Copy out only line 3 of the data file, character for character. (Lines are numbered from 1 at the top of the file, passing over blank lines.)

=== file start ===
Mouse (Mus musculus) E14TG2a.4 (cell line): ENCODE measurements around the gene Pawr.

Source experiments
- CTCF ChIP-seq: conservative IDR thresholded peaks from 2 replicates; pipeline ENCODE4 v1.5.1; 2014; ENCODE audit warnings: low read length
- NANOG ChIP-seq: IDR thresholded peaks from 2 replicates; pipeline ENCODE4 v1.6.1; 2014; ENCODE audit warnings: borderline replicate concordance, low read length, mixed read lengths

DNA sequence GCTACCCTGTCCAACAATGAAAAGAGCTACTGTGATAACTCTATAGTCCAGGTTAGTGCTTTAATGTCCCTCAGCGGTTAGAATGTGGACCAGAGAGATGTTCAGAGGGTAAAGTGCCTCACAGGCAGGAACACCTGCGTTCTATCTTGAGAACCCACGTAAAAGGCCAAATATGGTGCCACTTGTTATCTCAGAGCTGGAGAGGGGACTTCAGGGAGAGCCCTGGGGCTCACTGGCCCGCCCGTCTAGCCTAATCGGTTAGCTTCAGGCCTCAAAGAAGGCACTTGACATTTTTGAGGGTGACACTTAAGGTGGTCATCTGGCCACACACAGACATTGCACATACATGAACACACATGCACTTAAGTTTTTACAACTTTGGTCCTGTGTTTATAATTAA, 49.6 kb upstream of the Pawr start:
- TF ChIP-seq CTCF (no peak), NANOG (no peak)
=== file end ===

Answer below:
- CTCF ChIP-seq: conservative IDR thresholded peaks from 2 replicates; pipeline ENCODE4 v1.5.1; 2014; ENCODE audit warnings: low read length